A study just released by The Center for Studies in Higher Education (CSHE) at the University of California (Berkeley) DOES DIVERSITY MATTER IN THE EDUCATION PROCESS? provides some interesting evidence for this contention.



       Undergraduates at eight University of California campuses were asked such questions as, “How often have you gained a deeper understanding of other perspectives through conversations with fellow students because they differed from you in the following ways?” – “Their religious beliefs were very different than yours; Their political opinions were very different from yours; They were of a different nationality than your own; They were of a different race or ethnicity than your own; Their sexual orientation was different.”



       The report’s abstract summarizes the findings thus (italics added):

This exploration into student interactions that improve understanding, student attachment, and demographic characteristics of students attending the University of California in the spring of 2006 finds the University to be a diverse and healthy environment. Interactions among students with demographic differences are frequent and are rarely associated with decreased sense of belonging. . . . Overall, rich or poor, religious or not religious, immigrant or Mayflower, Republican or Democrat, underrepresented minority or overrepresented majority, UC students feel that they belong at the University of California. In spite of strong scores . . . the University is encouraged to expand discussions about diversity, to launch a more thorough examination of campus climate generally, and to especially consider the experiences of low income and African American students.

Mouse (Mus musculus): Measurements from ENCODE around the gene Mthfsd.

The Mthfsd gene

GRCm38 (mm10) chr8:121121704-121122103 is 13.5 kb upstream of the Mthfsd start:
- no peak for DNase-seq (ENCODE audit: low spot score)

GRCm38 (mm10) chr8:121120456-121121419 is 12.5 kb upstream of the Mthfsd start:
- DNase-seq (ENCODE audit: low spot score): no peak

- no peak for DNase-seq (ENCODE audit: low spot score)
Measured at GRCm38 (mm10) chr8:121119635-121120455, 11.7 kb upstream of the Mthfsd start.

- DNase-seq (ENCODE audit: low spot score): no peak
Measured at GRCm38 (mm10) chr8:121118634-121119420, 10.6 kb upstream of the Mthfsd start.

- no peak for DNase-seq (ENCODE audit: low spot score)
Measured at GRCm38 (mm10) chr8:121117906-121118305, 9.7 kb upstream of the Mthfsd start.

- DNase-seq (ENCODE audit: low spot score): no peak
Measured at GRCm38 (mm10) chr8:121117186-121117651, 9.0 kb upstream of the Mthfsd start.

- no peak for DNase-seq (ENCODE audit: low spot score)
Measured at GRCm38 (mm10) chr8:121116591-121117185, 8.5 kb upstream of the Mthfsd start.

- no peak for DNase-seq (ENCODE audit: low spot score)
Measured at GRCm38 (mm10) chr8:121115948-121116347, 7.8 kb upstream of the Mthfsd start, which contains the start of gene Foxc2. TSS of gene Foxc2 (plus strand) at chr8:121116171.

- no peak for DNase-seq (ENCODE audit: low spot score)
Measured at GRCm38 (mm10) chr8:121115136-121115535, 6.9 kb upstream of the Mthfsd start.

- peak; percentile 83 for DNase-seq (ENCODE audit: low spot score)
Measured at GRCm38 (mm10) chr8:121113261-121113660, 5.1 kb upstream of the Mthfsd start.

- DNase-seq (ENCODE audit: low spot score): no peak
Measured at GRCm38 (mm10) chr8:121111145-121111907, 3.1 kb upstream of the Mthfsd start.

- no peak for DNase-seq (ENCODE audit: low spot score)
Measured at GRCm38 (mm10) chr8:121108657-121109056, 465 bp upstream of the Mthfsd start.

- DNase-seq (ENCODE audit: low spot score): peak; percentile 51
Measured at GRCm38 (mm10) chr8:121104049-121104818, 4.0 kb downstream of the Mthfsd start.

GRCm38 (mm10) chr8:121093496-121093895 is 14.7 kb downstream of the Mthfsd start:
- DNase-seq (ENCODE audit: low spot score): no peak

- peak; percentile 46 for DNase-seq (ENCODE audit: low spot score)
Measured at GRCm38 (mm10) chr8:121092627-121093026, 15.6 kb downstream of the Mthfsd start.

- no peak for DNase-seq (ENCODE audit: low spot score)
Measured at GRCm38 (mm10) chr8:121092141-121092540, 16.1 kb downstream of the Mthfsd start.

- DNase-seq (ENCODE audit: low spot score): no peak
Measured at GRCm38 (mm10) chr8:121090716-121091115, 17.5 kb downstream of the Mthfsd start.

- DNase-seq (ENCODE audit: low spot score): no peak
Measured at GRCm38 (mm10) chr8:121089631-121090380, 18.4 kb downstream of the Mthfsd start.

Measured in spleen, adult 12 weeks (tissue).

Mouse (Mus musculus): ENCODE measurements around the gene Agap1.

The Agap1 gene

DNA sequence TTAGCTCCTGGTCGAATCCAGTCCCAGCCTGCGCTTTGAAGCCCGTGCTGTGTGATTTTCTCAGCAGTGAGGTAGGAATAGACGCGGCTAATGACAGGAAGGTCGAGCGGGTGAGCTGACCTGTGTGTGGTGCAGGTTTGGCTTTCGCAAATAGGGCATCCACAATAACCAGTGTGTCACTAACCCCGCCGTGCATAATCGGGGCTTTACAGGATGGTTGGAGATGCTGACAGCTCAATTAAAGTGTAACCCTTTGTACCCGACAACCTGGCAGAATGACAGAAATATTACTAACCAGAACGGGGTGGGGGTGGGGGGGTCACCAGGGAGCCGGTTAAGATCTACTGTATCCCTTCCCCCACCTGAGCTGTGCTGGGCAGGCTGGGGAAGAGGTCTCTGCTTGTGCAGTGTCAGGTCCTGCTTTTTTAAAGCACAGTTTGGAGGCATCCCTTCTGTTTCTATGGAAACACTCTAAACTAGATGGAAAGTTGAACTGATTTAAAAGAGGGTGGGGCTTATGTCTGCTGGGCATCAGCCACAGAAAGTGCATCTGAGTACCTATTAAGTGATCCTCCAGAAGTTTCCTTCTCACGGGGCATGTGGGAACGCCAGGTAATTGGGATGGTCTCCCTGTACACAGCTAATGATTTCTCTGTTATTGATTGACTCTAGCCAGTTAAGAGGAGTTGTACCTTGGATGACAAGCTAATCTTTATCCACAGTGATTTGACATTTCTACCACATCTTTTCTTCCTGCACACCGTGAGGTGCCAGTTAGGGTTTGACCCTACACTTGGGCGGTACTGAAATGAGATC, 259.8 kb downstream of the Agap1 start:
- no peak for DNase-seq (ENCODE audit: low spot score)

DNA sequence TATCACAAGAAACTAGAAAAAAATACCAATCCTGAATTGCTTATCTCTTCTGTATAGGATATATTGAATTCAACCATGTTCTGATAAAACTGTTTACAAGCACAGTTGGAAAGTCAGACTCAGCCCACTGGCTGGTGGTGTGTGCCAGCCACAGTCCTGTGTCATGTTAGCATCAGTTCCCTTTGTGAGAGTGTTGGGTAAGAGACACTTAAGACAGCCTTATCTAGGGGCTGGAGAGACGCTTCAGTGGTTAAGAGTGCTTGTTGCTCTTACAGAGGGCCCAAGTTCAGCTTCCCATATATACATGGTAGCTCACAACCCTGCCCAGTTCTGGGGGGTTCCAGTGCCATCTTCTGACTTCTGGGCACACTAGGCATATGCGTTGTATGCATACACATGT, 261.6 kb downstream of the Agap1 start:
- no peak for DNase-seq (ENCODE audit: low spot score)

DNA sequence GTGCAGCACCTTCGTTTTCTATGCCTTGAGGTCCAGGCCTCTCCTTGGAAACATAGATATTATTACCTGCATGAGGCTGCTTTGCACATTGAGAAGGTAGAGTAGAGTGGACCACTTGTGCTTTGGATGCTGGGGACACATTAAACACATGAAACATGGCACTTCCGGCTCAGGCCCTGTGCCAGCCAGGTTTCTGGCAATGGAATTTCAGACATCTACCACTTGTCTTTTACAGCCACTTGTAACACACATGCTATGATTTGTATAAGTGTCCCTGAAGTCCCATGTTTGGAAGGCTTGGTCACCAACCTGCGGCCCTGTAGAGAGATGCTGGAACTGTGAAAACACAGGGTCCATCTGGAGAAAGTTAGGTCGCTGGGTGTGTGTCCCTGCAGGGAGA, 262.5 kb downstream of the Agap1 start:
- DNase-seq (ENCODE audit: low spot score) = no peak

More specifically, the findings are thus:

Over 40% of students reported that their understanding of others was often improved through personal interactions with other students who differed from them in terms of SES, politics and religion. Discussions [improved understandings] more commonly occurred (about 60% reporting frequent) where the topic was race/ethnicity and nationality—student differences that were more apparent because of visual differences or accent. . . . [S]tudents were attributing change to the fact that the other student in the discussion possessed the differing characteristics. This finding goes to the very heart of the argument that diversity must be present in the student body, not only the curriculum.



       The study is certainly a start on assessing the impact of diversity on students in higher education, but the approach here seems rather superficial and too psychological. In my view much more attention needs to be given to qualitative and ethnographic data on students’ lives and experiences with diverse campus environments. Savvy researchers need to do focus groups and in-depth interviewing, to get deeply into what the campus racial and other social climates are really like. The report itself acknowledges this need, to explore the campus climate, but it is odd that this was not part of this original study–especially given some of their survey findings, such as that African American students had a lower than average sense of belonging on the UC campuses.



       Major studies on campus racial climates have been published since at least the mid-1990s, and it is strange that these are neither fully cited nor significantly used in a report touching centrally on the impact of racial/ethnic climates.